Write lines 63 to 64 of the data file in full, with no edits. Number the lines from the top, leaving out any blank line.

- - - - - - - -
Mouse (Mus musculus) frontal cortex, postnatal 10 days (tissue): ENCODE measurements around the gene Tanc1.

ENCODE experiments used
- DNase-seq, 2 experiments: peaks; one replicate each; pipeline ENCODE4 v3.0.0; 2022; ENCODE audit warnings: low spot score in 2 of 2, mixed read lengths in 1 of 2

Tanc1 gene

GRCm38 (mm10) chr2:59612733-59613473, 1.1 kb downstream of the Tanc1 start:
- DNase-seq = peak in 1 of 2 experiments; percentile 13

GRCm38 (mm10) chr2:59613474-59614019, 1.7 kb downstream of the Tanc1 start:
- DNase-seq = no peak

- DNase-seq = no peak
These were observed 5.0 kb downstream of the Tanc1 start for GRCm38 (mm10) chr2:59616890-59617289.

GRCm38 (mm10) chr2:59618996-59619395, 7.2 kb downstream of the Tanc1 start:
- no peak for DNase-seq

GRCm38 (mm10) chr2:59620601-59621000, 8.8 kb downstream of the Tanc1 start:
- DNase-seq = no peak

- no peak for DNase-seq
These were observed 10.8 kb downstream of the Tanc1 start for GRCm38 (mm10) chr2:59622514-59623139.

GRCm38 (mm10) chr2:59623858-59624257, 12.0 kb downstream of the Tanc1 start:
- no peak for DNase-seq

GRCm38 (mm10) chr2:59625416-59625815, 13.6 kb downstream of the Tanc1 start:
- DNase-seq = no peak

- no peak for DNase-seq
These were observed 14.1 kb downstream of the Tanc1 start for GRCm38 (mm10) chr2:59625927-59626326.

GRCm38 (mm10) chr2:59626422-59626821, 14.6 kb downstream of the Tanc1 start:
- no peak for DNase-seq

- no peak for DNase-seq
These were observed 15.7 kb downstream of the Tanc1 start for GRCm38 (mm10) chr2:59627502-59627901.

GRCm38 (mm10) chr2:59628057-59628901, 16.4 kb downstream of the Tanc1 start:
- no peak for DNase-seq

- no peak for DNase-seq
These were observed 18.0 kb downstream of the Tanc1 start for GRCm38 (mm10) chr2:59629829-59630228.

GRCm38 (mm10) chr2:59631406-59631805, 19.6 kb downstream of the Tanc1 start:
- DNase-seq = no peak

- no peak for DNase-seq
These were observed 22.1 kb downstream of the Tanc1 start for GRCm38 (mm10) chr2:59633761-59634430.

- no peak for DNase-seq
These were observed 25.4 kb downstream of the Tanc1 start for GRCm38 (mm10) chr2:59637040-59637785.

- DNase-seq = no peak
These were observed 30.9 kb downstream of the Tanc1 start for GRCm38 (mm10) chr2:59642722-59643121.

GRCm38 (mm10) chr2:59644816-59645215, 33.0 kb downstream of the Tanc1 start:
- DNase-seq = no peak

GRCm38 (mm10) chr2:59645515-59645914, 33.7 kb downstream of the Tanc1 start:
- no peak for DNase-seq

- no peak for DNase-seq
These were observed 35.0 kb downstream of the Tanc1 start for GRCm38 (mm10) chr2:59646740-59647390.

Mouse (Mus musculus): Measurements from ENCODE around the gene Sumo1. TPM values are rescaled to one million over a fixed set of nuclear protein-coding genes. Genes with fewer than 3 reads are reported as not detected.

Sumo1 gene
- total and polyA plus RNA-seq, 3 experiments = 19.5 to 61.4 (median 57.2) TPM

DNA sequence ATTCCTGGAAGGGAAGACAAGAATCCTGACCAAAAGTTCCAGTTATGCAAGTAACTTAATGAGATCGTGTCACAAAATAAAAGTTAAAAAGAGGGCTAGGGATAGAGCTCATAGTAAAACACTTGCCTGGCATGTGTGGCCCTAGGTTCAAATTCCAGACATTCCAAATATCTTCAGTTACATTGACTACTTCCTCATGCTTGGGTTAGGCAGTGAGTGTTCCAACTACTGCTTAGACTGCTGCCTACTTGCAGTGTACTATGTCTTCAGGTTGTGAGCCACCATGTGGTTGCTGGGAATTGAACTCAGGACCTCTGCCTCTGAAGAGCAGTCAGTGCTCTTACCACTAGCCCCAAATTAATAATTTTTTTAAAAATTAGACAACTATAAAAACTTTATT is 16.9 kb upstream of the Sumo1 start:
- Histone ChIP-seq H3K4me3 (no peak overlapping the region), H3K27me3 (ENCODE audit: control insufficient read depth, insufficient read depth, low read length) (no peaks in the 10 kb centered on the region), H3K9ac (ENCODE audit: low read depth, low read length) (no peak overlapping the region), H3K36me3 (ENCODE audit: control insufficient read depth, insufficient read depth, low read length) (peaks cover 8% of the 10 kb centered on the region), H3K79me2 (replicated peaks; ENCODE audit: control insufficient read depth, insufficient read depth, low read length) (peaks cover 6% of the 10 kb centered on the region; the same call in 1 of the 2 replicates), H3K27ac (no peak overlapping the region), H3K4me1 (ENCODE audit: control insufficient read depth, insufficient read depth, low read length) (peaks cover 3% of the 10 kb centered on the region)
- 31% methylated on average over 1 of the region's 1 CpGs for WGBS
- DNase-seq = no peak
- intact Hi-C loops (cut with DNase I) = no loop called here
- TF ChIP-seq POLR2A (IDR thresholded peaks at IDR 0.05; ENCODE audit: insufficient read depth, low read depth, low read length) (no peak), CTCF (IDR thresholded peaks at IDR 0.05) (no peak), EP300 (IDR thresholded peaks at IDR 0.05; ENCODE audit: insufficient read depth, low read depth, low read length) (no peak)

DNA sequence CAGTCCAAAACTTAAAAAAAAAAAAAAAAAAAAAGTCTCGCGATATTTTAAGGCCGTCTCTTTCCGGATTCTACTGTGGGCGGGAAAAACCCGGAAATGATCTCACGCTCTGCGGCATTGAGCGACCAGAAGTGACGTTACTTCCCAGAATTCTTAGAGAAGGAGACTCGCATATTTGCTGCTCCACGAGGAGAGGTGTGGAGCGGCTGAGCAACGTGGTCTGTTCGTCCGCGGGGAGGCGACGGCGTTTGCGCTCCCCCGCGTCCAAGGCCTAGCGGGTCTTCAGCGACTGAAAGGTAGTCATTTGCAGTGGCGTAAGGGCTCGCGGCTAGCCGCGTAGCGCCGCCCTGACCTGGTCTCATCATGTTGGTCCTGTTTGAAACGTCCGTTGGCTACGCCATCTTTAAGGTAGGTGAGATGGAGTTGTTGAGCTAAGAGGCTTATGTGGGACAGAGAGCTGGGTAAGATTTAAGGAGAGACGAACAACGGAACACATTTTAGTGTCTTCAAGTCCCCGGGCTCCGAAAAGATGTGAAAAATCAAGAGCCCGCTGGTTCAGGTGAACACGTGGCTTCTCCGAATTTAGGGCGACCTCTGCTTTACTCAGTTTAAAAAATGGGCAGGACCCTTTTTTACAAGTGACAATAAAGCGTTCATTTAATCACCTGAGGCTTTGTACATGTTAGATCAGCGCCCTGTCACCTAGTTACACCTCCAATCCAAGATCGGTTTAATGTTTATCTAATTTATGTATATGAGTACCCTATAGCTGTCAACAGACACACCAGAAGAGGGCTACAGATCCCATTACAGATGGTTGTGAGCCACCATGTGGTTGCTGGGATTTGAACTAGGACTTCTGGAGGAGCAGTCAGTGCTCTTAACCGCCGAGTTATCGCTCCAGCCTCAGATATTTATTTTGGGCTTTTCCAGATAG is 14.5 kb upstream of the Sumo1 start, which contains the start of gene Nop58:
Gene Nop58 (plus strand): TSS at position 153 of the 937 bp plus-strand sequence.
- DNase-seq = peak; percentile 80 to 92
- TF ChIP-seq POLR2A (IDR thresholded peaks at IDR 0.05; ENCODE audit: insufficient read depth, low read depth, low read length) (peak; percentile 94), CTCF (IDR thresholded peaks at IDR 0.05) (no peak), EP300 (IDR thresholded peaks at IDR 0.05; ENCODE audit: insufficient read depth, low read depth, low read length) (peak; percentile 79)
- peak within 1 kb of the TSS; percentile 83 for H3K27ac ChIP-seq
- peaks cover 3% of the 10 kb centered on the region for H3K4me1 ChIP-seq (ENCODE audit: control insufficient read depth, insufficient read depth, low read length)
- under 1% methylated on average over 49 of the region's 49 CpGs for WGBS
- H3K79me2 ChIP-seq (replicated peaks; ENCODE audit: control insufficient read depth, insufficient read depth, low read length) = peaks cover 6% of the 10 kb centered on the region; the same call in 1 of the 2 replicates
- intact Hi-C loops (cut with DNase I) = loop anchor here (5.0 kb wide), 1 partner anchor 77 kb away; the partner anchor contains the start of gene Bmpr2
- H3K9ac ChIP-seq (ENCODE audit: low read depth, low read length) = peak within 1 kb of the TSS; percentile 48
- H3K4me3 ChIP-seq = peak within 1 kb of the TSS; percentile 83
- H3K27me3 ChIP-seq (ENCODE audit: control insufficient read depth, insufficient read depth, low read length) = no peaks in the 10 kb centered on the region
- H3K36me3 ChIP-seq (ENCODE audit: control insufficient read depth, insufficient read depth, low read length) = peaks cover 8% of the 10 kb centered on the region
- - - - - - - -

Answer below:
- H3K9ac ChIP-seq (ENCODE audit: low read depth, low read length) = peak within 1 kb of the TSS; percentile 48
- H3K4me3 ChIP-seq = peak within 1 kb of the TSS; percentile 83